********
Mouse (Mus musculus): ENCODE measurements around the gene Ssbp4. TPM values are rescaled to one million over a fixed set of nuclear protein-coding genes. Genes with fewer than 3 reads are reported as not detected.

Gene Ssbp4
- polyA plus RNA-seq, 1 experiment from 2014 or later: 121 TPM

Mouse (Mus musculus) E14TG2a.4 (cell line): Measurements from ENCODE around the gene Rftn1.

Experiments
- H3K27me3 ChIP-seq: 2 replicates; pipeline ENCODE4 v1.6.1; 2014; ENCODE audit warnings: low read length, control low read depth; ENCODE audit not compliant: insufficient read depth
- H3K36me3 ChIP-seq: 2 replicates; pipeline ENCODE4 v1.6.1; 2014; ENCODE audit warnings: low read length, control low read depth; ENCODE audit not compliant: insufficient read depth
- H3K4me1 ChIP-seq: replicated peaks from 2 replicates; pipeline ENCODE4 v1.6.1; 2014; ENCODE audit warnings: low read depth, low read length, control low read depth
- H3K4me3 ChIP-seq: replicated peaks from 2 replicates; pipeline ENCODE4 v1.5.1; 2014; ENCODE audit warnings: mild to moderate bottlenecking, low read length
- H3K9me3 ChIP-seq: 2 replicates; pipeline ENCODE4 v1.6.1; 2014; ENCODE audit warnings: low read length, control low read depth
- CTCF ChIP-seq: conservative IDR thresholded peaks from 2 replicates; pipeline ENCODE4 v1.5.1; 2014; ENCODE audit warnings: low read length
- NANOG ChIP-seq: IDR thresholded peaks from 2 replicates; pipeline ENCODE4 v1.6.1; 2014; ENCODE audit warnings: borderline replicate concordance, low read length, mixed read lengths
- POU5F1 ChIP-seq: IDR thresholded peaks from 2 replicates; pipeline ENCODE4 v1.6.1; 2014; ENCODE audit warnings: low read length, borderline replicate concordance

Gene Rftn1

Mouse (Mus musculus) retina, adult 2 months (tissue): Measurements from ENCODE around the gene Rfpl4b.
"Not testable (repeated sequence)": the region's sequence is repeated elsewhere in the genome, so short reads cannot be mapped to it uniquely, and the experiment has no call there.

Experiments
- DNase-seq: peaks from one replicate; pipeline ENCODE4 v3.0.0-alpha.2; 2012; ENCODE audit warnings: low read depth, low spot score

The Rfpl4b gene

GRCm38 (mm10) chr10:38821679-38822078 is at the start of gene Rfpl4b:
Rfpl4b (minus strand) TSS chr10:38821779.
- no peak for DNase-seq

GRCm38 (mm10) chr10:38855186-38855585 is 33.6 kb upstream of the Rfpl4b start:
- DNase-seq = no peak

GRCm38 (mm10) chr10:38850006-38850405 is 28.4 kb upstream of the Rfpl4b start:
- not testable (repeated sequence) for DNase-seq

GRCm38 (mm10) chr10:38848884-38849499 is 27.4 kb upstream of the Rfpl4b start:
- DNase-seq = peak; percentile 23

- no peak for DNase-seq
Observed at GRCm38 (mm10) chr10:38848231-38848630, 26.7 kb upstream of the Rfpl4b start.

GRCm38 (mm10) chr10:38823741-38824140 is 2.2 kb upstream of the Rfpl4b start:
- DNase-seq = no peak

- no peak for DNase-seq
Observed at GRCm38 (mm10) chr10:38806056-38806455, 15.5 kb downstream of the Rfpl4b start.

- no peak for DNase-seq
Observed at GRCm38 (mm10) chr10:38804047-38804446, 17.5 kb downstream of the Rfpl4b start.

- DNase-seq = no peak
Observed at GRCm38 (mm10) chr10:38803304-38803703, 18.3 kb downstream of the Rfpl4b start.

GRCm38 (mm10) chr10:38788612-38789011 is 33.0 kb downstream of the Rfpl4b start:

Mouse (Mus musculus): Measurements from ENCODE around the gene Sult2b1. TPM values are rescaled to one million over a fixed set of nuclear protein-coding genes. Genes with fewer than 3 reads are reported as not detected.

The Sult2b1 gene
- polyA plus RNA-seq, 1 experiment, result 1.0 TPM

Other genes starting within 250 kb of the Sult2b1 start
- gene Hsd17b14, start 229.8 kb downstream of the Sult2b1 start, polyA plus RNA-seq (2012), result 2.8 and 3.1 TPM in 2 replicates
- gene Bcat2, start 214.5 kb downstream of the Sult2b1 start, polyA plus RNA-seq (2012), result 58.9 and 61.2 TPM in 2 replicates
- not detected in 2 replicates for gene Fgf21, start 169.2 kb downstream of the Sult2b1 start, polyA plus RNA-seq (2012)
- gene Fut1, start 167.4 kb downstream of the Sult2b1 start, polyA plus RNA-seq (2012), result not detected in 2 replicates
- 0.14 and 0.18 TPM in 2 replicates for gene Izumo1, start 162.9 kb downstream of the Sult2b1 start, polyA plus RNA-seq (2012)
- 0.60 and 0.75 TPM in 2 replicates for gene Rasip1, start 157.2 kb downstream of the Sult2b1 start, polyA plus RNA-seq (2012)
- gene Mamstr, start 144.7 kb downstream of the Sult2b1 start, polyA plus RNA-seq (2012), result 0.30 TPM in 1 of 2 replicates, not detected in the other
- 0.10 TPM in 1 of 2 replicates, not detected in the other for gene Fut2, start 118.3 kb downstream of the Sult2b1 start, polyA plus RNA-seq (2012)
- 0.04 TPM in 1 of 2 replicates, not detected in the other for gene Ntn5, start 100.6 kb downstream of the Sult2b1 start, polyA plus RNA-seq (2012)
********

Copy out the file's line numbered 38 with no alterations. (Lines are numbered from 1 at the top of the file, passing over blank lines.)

Observed at GRCm38 (mm10) chr10:38803304-38803703, 18.3 kb downstream of the Rfpl4b start.